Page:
Highlights: Magic Town, Rock And Roll Animals, Gene Vincent, The Angel Of The North, From Hersham To Heaven
With Luke Haines, I don’t even have to wonder anymore. A concept album about 70’s wrestling? Fine. A collaboration with Cathal Coughlan on a fake history of the British Isles? Fine. A children’s (well, not quite, but…) record about three rock and roll animal friends (Nick Lowe the badger, Gene Vincent the cat, Jimmy Pursey the fox) fighting against an admittedly ugly Tyneside statue? Jesus Christ, but okay – fine! The point being, you can often hear critics say that at this point this or that artist can do whatever the fuck he wants. Which often doesn’t really mean anything. Luke Haines, on the other hand, does exactly that: whatever the fuck he wants.
While this is indeed a whimsical fairy tale involving a bunch of furry creatures, calling it a children’s record might be a stretch – even if the whole thing does feature quite brilliant narrative sections from Julia Davies (good call, Luke!). I can certainly imagine the odd child enjoying this album, but considering the characters and the allusions involved, quirky adults with a strong sense of self-irony are more than welcome.
Needless to say, Luke Haines’ songwriting genius is not in doubt. Side one is particularly priceless, with the infectious chorus of “Gene Vincent”, the folksy prettiness of “A Badger Called Nick Lowe” and the irresistible melodic whimsy of the single “Rock And Roll Animals” being further proof of Haines’ undeniable pop sensibilities. Side two is not as strong (while perfectly lovely and melodic, “The Birds… The Birds” and “…We Do” are not really up to Luke’s best standards), but it does contain the album’s strongest tune in the updated, slightly slowed down version of “The Angel Of The North”. If you are into bizarre lyrical excesses, I recommend the closing “Rock And Roll Animals In Space” that should really be heard to be believed.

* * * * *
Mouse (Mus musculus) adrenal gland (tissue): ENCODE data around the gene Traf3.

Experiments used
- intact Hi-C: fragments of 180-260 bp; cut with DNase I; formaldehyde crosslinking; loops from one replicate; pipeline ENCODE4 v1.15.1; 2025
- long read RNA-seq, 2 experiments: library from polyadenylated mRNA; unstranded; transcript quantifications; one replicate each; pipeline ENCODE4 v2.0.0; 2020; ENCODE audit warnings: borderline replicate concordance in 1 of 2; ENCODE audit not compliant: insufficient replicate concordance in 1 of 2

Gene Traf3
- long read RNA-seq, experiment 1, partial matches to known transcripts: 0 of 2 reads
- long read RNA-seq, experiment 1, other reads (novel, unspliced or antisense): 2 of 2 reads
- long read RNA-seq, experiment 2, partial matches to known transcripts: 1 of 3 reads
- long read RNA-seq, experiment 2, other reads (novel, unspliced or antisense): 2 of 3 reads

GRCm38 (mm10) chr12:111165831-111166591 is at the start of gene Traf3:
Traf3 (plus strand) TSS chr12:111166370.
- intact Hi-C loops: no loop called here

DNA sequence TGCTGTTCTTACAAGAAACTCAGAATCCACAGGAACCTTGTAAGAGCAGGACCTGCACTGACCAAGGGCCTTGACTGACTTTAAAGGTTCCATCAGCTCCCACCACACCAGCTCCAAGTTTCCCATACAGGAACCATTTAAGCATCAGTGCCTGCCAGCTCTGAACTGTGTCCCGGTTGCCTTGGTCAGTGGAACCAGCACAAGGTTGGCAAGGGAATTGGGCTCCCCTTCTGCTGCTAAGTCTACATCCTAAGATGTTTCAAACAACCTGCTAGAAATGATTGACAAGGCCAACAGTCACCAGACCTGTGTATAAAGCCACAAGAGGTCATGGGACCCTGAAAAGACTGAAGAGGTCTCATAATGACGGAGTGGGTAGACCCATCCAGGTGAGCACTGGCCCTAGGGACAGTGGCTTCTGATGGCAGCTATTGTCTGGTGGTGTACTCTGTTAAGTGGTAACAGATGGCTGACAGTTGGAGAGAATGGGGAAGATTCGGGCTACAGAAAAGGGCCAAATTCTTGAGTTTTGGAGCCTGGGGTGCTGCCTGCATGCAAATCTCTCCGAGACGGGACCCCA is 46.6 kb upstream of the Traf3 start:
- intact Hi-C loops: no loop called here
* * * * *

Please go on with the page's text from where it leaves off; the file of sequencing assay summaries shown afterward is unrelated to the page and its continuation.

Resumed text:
In the end, Rock And Roll Animals is a great little folk-rock record that is actually on par with Small Faces’ classic Ogdens’ Nut Gone Flake, another concept album it so clearly resembles. But with all that said, this is Luke’s first album I’m rating lower than a 9. A few songs on side two and the fact that the album’s biggest highlight is an update of an older song (“The Angel Of The North” first appeared a few years ago, on the 50-copies-only project Outsider Music) can hardly be considered dangerous signs, but I would just want to mention that at this point I want Luke Haines to record a fucking normal album. In the vein of 21st Century Man or Off My Rocker At The Art School Bop. Just as a sort of breather before a concept album about the final days of the French Revolution of 1789-1799. Or whatever.